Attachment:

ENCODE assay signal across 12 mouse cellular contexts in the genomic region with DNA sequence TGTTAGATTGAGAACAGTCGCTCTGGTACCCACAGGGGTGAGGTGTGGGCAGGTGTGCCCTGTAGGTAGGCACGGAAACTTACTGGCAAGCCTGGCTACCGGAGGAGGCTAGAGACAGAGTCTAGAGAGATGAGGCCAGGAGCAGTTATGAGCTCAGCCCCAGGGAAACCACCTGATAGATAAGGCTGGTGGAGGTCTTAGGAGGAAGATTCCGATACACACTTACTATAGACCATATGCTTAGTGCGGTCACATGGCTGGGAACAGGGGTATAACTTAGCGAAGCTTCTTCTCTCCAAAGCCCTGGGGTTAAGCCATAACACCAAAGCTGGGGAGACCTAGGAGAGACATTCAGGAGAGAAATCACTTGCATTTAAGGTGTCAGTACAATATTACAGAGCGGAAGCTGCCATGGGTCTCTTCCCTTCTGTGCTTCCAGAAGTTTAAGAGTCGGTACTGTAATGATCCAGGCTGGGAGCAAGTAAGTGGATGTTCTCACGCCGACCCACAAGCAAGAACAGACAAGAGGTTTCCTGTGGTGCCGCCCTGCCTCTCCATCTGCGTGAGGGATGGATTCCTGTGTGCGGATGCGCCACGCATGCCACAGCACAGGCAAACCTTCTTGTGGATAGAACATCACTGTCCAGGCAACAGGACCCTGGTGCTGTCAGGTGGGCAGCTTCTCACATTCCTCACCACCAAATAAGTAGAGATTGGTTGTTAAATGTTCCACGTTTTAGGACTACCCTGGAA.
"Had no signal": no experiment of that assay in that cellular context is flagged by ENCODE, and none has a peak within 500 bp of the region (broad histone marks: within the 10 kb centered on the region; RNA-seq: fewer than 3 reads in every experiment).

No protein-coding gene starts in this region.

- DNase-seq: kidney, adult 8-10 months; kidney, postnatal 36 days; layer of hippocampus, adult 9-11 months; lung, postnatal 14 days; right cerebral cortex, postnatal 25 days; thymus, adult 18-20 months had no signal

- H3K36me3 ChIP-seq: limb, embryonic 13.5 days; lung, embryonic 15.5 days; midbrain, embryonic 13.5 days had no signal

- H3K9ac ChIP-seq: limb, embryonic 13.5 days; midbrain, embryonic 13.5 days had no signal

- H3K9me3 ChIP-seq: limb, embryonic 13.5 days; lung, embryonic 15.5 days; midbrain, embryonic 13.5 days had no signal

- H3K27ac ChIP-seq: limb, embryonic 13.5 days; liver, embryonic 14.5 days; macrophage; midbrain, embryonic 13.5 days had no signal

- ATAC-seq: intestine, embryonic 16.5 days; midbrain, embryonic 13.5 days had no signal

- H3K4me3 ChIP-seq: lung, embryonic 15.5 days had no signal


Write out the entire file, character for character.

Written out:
ENCODE assay signal across 12 mouse cellular contexts in the genomic region with DNA sequence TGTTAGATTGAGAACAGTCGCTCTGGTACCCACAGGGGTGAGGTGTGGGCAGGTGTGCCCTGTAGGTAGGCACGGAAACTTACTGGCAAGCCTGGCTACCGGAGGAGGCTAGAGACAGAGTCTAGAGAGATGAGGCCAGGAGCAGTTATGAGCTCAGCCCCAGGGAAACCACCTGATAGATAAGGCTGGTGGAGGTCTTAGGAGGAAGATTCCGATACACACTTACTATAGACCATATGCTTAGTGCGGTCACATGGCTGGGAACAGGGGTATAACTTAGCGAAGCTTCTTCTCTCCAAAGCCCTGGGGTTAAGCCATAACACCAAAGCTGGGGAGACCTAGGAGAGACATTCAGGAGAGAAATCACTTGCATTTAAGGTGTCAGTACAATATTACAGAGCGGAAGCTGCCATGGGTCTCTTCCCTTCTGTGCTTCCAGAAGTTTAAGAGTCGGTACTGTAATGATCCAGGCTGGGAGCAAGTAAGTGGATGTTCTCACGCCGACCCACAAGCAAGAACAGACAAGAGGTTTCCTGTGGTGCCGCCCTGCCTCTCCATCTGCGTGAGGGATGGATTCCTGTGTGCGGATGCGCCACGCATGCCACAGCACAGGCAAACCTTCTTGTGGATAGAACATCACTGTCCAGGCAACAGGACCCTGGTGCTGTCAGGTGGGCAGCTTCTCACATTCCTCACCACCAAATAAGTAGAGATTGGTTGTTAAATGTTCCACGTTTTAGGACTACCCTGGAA.
"Had no signal": no experiment of that assay in that cellular context is flagged by ENCODE, and none has a peak within 500 bp of the region (broad histone marks: within the 10 kb centered on the region; RNA-seq: fewer than 3 reads in every experiment).

No protein-coding gene starts in this region.

- DNase-seq: kidney, adult 8-10 months; kidney, postnatal 36 days; layer of hippocampus, adult 9-11 months; lung, postnatal 14 days; right cerebral cortex, postnatal 25 days; thymus, adult 18-20 months had no signal

- H3K36me3 ChIP-seq: limb, embryonic 13.5 days; lung, embryonic 15.5 days; midbrain, embryonic 13.5 days had no signal

- H3K9ac ChIP-seq: limb, embryonic 13.5 days; midbrain, embryonic 13.5 days had no signal

- H3K9me3 ChIP-seq: limb, embryonic 13.5 days; lung, embryonic 15.5 days; midbrain, embryonic 13.5 days had no signal

- H3K27ac ChIP-seq: limb, embryonic 13.5 days; liver, embryonic 14.5 days; macrophage; midbrain, embryonic 13.5 days had no signal

- ATAC-seq: intestine, embryonic 16.5 days; midbrain, embryonic 13.5 days had no signal

- H3K4me3 ChIP-seq: lung, embryonic 15.5 days had no signal